UN Patron of the Oceans Lewis Pugh has completed the third phase of his environmental campaign, Antarctica 2020, by swimming in a supraglacial lake, a lake formed on top of a glacier due to melting ice.

In preparation for this incredible achievement, adventurer and endurance athlete Lewis spent Hogmanay in Lewis and Harris, getting into training for his campaigning challenge in the glacial meltwater of Antarctica by swimming alongside “The most welcoming folk in the world”.

His co-swimmers for his Hebridean training included Minch swimmer Colin Macleod, of whom Lewis later said: “Big thank you to Colin Macleod, who chose all our swim sites and runs the local Hebridean Sea Swimmers. An amazing, big, beautiful man. Heart of gold. If you want to swim in the Outer Hebrides - he’s your man!”

The preparation paid off, as Lewis swam in meltwater underneath the glaciers of the Antarctic ice-continent in East Antarctica on Thursday 23 January. He is the first person in the world to have swum there, and the fact that there was water to swim in clearly demonstrated the importance of his environmental message.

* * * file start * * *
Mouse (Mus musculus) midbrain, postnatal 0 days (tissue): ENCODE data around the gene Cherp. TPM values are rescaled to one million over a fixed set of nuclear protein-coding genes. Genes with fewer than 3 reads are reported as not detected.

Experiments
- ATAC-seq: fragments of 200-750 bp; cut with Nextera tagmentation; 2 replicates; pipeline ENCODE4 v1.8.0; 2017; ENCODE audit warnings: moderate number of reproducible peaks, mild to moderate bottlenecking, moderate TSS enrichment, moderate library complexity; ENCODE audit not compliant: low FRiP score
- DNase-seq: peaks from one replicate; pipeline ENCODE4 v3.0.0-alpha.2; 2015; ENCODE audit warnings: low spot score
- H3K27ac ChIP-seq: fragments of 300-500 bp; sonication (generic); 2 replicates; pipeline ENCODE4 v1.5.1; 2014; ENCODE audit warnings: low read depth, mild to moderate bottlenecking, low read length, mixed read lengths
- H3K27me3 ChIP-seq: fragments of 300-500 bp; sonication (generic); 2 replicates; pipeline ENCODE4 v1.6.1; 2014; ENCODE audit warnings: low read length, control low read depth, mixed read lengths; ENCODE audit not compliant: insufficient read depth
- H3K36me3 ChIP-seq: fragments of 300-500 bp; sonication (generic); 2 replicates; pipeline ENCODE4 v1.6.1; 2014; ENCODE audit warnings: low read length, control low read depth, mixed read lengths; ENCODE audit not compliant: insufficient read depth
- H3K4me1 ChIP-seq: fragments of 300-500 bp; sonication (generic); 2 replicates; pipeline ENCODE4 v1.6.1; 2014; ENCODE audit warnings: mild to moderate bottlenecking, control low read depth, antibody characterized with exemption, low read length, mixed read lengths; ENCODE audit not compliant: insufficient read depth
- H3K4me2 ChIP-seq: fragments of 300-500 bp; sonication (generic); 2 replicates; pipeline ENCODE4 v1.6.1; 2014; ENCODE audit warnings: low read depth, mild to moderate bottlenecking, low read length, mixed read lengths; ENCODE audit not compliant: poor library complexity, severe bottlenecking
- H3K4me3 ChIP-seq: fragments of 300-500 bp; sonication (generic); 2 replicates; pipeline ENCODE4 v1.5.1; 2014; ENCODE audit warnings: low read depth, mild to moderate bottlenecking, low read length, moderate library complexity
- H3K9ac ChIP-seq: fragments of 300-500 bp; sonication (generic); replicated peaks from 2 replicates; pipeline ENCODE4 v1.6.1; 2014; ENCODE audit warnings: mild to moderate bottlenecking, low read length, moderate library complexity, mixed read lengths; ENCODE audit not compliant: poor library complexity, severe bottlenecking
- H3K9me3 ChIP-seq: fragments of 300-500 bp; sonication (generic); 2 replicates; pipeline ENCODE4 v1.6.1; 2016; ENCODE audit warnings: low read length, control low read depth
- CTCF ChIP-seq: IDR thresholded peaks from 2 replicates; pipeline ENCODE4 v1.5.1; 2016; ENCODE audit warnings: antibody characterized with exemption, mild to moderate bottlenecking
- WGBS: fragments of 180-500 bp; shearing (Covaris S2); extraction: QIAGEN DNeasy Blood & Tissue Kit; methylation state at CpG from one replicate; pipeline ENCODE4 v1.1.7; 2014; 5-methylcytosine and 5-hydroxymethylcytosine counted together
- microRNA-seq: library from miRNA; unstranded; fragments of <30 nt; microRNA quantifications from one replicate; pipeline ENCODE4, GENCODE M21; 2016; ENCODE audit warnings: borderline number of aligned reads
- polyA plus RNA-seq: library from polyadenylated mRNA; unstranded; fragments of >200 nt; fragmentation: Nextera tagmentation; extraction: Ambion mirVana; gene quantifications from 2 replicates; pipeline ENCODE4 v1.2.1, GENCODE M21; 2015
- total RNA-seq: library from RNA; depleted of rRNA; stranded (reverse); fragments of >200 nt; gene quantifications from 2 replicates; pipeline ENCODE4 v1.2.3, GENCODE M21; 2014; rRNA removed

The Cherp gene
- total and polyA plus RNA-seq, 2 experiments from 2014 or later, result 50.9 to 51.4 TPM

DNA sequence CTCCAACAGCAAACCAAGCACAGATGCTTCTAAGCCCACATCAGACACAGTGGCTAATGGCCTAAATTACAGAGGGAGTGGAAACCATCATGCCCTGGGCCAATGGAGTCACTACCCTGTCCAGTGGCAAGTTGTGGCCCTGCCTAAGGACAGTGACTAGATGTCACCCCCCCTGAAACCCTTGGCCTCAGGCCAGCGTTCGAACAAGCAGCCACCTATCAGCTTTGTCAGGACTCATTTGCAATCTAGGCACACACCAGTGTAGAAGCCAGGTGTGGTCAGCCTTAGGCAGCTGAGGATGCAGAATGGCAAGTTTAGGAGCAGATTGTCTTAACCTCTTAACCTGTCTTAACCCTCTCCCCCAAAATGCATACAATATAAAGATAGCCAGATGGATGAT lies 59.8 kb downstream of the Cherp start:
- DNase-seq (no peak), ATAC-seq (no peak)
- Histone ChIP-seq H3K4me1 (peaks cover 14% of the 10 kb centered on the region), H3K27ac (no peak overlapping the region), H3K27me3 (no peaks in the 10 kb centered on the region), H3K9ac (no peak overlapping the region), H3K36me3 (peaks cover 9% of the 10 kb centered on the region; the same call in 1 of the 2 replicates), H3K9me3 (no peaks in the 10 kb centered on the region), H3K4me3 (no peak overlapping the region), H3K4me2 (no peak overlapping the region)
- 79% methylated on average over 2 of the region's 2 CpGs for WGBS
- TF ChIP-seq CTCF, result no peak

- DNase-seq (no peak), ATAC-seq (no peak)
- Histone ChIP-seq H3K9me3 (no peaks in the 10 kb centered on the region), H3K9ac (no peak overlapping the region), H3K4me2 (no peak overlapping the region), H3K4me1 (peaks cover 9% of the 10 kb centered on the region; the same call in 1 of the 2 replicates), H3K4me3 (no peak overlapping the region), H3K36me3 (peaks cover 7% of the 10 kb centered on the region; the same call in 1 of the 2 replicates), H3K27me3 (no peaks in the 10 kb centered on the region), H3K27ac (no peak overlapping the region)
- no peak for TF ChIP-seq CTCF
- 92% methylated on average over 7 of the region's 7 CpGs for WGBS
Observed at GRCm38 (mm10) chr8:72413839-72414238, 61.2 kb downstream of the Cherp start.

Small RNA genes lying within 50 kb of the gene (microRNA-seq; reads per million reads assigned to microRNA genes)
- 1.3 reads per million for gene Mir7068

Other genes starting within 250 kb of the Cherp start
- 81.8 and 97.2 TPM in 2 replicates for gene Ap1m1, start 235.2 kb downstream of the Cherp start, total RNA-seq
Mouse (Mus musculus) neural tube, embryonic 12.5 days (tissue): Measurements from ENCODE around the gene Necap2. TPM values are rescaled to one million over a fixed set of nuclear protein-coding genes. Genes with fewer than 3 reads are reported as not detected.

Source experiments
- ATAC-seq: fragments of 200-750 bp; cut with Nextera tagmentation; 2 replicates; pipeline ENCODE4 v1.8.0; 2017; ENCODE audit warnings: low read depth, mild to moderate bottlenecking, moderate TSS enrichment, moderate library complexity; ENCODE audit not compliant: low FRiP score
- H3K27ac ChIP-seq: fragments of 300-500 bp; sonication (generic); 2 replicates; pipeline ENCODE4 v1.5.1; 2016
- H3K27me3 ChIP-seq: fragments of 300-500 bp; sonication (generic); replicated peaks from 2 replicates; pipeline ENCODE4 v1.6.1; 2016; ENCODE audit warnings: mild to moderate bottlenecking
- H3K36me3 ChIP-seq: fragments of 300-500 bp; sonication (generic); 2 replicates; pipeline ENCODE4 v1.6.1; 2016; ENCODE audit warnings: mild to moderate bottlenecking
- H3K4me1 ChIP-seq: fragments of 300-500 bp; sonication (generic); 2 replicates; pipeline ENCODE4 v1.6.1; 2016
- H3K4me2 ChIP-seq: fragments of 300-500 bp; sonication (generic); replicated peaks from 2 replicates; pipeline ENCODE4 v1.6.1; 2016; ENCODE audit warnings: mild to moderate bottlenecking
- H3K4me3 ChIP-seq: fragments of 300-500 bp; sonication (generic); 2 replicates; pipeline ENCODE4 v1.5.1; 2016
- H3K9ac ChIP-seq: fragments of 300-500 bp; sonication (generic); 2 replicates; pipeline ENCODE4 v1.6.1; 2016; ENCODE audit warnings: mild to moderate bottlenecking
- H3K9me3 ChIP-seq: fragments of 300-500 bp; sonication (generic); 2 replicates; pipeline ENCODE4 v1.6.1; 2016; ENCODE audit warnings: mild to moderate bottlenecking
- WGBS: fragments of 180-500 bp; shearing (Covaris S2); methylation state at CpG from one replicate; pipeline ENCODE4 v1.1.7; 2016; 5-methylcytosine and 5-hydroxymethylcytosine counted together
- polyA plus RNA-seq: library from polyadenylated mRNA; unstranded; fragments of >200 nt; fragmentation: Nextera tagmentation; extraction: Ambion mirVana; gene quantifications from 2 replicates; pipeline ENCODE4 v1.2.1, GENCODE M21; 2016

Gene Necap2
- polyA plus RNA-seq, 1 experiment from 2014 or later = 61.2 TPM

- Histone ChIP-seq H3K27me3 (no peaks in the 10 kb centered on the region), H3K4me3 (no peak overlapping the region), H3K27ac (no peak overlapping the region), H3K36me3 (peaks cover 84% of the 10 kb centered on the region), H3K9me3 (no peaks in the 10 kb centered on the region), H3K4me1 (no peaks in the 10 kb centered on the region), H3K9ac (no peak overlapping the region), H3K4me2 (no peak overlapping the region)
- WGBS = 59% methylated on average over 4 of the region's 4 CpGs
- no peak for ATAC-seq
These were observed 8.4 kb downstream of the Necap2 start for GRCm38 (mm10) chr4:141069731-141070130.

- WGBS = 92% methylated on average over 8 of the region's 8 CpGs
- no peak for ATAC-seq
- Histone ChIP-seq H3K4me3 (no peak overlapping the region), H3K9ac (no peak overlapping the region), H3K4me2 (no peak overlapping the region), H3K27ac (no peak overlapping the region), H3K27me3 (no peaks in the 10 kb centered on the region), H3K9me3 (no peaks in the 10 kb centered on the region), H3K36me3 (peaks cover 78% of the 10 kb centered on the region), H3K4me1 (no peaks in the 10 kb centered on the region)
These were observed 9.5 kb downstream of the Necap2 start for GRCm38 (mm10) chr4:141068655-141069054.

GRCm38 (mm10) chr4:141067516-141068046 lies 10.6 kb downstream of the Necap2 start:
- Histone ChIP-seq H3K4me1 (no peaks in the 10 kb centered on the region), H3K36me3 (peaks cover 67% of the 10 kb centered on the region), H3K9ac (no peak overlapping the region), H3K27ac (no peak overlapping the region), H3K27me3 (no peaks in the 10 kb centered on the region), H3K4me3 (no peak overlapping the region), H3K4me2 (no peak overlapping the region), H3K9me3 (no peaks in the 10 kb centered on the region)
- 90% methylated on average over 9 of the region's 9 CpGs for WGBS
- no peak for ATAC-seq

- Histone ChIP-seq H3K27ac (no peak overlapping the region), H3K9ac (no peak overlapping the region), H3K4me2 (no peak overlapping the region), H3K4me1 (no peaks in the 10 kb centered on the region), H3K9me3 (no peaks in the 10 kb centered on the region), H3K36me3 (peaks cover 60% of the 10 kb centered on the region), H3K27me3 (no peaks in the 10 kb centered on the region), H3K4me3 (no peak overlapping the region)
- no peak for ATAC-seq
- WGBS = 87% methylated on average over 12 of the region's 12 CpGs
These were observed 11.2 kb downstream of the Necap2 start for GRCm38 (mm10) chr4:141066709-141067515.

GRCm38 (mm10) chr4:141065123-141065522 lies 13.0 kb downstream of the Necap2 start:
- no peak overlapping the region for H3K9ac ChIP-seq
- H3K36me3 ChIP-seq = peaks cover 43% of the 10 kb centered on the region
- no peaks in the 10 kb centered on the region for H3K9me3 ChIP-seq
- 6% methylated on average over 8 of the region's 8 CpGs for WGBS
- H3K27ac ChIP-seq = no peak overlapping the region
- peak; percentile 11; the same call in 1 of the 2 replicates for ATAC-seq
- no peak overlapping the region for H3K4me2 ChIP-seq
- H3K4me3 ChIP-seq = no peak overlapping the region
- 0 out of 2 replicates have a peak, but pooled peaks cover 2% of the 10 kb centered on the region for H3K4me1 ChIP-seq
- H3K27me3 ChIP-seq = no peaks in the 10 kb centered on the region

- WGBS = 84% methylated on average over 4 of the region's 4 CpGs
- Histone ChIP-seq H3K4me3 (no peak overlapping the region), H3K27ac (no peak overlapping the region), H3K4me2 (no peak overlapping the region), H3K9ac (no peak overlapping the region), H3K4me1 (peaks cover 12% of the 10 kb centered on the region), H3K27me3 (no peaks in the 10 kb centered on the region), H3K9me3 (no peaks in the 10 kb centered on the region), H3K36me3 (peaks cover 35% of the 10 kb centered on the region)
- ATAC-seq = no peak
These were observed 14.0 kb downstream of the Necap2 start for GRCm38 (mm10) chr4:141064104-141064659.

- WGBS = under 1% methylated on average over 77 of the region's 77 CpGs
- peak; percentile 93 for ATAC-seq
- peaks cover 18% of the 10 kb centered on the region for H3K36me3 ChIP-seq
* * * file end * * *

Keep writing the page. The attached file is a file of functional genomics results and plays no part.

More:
Lewis said: “East Antarctica is the coldest place on earth. Even so, everywhere I looked there was water rushing off the ice-sheet, carving long ravines deep into the ice sheet, or pooling into supra-glacial lakes. Antarctica is melting.

“No one had ever swum down one of these rivers before. They are not only freezing cold, but the ice can suddenly crack and the river can drain down a moulin at a terrifying speed to the bedrock hundreds of metres below. That meltwater then lubricates the bedrock, which causes the ice-sheet to become unstable; huge chunks then break loose and slide into the sea.

“So why was I attempting to swim here? Quite simply to demonstrate the rapid changes that are taking place in Antarctica, and to call for the urgent establishment of a network of Marine Protected Areas (MPAs) around Antarctica.”

And the reach of Lewis's so-called ‘Speedo diplomacy’ now extends from the seas and lochs of Lewis to the Kremlin’s hallways.

Lewis's mission to create MPAs in Antarctica to protect the oceans from over-fishing then took him to Moscow, where he met Dmitry Peskov, press secretary to President Putin and Sergei Ivanov, special representative of the President on issues of the environment. Russia and China are the last of 25 required nations to agree to creating MPAs around Antarctica.

He said afterwards: “Warm and very constructive discussions at the Kremlin yesterday. We spoke about how Antarctica is rapidly changing due to climate change and industrial fishing and spoke frankly about the role Russia can play in protecting it. 

The end of January “... marks 200 years since Russian Admiral Bellingshausen discovered Antarctica. It's crucial now to protect the region, before it's too late.”

 

Photos: UN Ocean Ambassador Lewis Pugh with members of the Hebridean Sea Swimmers, swimming under the ice-sheet in Antarctica (Kelvin Trautman) and at the Kremlin (Olle Nordell).